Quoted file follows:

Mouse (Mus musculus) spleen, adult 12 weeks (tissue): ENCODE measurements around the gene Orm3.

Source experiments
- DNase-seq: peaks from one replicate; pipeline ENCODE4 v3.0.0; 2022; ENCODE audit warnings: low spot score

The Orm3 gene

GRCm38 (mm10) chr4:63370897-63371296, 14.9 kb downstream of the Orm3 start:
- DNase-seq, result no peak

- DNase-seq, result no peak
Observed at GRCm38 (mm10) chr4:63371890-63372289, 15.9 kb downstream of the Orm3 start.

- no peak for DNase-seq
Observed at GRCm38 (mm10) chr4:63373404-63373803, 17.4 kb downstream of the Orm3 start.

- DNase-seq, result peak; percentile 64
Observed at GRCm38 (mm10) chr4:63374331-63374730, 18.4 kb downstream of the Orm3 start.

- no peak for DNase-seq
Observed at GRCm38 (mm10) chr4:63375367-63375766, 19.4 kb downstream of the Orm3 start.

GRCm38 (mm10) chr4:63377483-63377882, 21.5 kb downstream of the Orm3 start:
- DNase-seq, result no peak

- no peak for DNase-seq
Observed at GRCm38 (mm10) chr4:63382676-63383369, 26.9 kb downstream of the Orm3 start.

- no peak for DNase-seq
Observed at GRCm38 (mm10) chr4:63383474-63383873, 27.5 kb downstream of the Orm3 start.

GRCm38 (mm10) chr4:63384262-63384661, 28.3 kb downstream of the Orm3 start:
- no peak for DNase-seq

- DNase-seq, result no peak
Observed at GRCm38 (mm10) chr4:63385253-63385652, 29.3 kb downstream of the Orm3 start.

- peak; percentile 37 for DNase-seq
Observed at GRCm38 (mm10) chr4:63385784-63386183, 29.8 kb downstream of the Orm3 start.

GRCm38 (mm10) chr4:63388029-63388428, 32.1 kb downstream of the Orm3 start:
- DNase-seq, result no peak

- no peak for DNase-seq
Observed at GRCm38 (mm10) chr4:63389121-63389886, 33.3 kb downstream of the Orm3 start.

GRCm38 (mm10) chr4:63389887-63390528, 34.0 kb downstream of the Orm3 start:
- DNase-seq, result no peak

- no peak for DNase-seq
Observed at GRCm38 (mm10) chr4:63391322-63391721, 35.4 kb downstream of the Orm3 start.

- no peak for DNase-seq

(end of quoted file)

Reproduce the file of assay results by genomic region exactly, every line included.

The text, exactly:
Mouse (Mus musculus) spleen, adult 12 weeks (tissue): ENCODE measurements around the gene Orm3.

Source experiments
- DNase-seq: peaks from one replicate; pipeline ENCODE4 v3.0.0; 2022; ENCODE audit warnings: low spot score

The Orm3 gene

GRCm38 (mm10) chr4:63370897-63371296, 14.9 kb downstream of the Orm3 start:
- DNase-seq, result no peak

- DNase-seq, result no peak
Observed at GRCm38 (mm10) chr4:63371890-63372289, 15.9 kb downstream of the Orm3 start.

- no peak for DNase-seq
Observed at GRCm38 (mm10) chr4:63373404-63373803, 17.4 kb downstream of the Orm3 start.

- DNase-seq, result peak; percentile 64
Observed at GRCm38 (mm10) chr4:63374331-63374730, 18.4 kb downstream of the Orm3 start.

- no peak for DNase-seq
Observed at GRCm38 (mm10) chr4:63375367-63375766, 19.4 kb downstream of the Orm3 start.

GRCm38 (mm10) chr4:63377483-63377882, 21.5 kb downstream of the Orm3 start:
- DNase-seq, result no peak

- no peak for DNase-seq
Observed at GRCm38 (mm10) chr4:63382676-63383369, 26.9 kb downstream of the Orm3 start.

- no peak for DNase-seq
Observed at GRCm38 (mm10) chr4:63383474-63383873, 27.5 kb downstream of the Orm3 start.

GRCm38 (mm10) chr4:63384262-63384661, 28.3 kb downstream of the Orm3 start:
- no peak for DNase-seq

- DNase-seq, result no peak
Observed at GRCm38 (mm10) chr4:63385253-63385652, 29.3 kb downstream of the Orm3 start.

- peak; percentile 37 for DNase-seq
Observed at GRCm38 (mm10) chr4:63385784-63386183, 29.8 kb downstream of the Orm3 start.

GRCm38 (mm10) chr4:63388029-63388428, 32.1 kb downstream of the Orm3 start:
- DNase-seq, result no peak

- no peak for DNase-seq
Observed at GRCm38 (mm10) chr4:63389121-63389886, 33.3 kb downstream of the Orm3 start.

GRCm38 (mm10) chr4:63389887-63390528, 34.0 kb downstream of the Orm3 start:
- DNase-seq, result no peak

- no peak for DNase-seq
Observed at GRCm38 (mm10) chr4:63391322-63391721, 35.4 kb downstream of the Orm3 start.

- no peak for DNase-seq